13. Nice article. I have some qs. After the first time the strategy failed and sara was taken, why did Avraham repeat the ploy. Why did Yitchak repeat the ploy after Avraham's two failures?

    Why was this not considered setting sara up to engage in adultery? Would a jew today be required to give up his life rather than set up his wife to commit adultery?

    I don't understand your proof from Avrahams words that the ploy worked in the past. All he seems to be saying is that he told his wife that if anyone in the future asks you who I am , say I am your brother. How does this prove that the ploy worked in the past?

    Given the requirement to stay away from untruths, should he not have instead chosen to either stay at home or travel only to places where wife snatching was prevalent.

    What is your source that in those days, people would snatch married women but not single women. Such a custom sounds extremely unlikely.

    If the Ramban believes that people on the right level can expect divine intervention, why was Avraham not entitled to believe that divine intervention would prevent anyone having relations with sara after she was snatched, and therefore why does Ramban think Avraham did anything wrong?

    Isn't relations with your half sister forbidden by the tora? if yes, why did Avraham marry his half sister?

  14. Just read the referenced section of the Barry Eichler article. Fascinating!!!

    "a woman can always find another husband but a maternal brother is considered to be a divine gift from Allah, for which there is no substitute"

    Looking forward to reading the article!

  15. It just occurred to me (and in this I am likely very slow): Avram and Sari where childless, and at this point Sari was Avram's only wife. These factors may have contributed to the ruse.

    If I am not mistaken, it seems very unlikely at the time that a man would keep a childless wife for any length of time.

  16. Chizki: the text of the Ibn Ezra is here:

    My survey of attitudes toward Ramban's position:

    An excellent survey of sources on the general topic of traditional Jewish attitudes toward the medical profession:

  17. Rabbi Slifkin,

    I think you are misrepresenting Ramban somewhat. If I recall correctly, he refers specifically to tzaddikim as people who in ancient times when to prophets rather than to doctors for a cure.

    I don't believe he refers to regular people or contemporary times.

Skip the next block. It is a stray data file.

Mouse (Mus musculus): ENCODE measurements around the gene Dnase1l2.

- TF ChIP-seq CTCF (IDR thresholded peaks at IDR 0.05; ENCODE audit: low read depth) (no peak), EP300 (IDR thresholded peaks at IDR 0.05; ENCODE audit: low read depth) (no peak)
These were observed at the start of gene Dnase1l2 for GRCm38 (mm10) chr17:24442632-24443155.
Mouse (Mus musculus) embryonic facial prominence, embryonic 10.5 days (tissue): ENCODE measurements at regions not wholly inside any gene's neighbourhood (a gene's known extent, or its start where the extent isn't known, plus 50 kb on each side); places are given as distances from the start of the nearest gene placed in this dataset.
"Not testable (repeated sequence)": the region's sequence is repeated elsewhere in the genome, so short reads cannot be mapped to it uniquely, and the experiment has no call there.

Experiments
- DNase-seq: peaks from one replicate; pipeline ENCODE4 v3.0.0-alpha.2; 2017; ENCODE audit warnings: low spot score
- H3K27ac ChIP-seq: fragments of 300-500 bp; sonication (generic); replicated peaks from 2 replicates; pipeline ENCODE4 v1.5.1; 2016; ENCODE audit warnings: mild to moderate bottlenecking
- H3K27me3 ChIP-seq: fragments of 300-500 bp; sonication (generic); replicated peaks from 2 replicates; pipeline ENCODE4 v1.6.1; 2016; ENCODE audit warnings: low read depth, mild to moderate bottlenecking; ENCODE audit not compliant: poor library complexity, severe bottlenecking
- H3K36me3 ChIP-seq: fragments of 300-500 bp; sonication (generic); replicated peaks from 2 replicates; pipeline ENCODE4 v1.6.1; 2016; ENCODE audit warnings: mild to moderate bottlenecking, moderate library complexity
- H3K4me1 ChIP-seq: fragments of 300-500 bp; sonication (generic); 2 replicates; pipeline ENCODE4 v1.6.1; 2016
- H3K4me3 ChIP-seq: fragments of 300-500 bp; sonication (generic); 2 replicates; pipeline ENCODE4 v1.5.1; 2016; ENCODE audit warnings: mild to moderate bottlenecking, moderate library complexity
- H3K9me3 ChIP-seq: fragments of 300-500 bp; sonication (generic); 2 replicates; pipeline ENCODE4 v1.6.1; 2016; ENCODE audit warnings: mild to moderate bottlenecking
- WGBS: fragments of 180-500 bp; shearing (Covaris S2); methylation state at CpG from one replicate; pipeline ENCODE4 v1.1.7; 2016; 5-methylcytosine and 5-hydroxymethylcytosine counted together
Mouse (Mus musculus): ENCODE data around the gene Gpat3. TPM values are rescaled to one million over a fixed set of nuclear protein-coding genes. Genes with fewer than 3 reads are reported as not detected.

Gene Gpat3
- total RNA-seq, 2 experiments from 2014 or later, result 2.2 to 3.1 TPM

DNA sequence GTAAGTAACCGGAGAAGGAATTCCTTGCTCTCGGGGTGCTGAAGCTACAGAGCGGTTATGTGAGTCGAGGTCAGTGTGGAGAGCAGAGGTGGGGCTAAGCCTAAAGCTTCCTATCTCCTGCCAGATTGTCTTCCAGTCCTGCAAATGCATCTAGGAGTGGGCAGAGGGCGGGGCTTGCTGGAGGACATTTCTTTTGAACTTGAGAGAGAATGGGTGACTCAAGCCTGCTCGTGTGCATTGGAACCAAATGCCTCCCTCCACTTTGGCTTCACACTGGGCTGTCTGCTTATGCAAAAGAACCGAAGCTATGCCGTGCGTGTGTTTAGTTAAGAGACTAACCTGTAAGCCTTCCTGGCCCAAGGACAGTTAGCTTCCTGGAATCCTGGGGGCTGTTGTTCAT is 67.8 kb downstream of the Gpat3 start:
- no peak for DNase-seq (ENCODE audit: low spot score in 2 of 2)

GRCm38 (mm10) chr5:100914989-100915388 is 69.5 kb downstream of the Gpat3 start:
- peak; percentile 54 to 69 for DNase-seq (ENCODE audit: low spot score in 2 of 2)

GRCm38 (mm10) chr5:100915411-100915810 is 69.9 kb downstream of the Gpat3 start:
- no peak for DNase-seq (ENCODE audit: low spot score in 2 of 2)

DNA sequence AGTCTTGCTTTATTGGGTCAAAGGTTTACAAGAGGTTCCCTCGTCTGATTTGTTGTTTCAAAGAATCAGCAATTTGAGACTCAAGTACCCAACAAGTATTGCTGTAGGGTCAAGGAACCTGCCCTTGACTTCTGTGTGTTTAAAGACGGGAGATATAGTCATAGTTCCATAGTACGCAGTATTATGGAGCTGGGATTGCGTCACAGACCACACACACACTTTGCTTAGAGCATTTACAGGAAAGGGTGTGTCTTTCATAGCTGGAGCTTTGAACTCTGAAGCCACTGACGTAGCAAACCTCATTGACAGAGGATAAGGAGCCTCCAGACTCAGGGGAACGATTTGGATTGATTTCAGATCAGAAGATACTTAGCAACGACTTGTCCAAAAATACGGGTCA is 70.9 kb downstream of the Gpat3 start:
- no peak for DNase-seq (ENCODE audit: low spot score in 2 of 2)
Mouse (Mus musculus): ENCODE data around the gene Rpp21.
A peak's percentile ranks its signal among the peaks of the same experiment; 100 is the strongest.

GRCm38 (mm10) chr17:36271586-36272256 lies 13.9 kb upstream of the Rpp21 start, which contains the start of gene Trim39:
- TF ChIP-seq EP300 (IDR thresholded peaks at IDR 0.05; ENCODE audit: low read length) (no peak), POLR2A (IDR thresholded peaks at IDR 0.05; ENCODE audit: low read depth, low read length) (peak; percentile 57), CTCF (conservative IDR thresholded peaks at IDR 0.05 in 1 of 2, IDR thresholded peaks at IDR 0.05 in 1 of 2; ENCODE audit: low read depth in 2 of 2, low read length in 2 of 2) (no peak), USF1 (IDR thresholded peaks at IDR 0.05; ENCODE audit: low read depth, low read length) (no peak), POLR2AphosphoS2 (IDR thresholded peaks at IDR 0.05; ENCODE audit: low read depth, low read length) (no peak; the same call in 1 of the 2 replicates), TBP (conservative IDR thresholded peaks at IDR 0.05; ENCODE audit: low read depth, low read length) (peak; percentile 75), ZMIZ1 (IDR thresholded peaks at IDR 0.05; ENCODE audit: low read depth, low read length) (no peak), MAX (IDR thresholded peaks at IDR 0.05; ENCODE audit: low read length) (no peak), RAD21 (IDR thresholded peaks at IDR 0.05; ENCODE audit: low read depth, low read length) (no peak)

(Incidentally, is it possible that Ramban might have had a different opinion had he lived in 2010 when medicine is much more-fact based and less hocus pocus?)

  18. Since others are promoting their thoughts, here's what I wrote on the topic a couple of years ago:

    (Yes, Rabbi Slifkin, I printed your essay to read later; I also have your book/pamphlet "Lying for Truth," which I purchased years ago, before I knew of your other interests.)

  19. >Anonymous - the sources are in the book linked in Baruch Alster's comment above.

    All I could see was the Hugh C. White holds that Avram's action "assumes societal behavior that condemns the more public act of seizing a married woman, while condoning the more covert act of killing her husband." I guess that's reasonable to conclude from the narrative, but that's not exactly the same as "In ancient times, killing a man in order to take his wife was an acceptable and honorable course of action for many people," etc.?

  20. Rashi does mention the gifts that he would receive for Sarai going down to Egypt. In a Shiur yesterday from our Rabbi Yaakov Tannenbaum here in Dallas, he explained that the gifts would afford them more protection.
    If women are going to be treated as chattel, it might as well be expensive chattel.
    This way they are protected from all others by the gift giver who does not want his expensive acquisition tampered with. Avram would then negotiate a 10 month (Genesis 24:55)engagement period to protect her from the gift giver.
    Yehoshua Mandelcorn

  21. r' slifkin

    i am surprised you dont mention the sforno's pshat. he follows your aproach but is even better since he explains avrahams getting presents as a crucial part of the plan so that evrything comes together rather neatly. look it up.

  22. From the context of Ramban's comment, I believe it is clear that Ramban believed that Abraham's error was not based on normative standards of bitachon/hishtadlus but on a higher standard that applied uniquely to Abraham because his life was a foreshadowing of the future history of the Jewish people.

  23. The link to the essay seems to broken. Do you have a new link for it?
    Vaughn Seward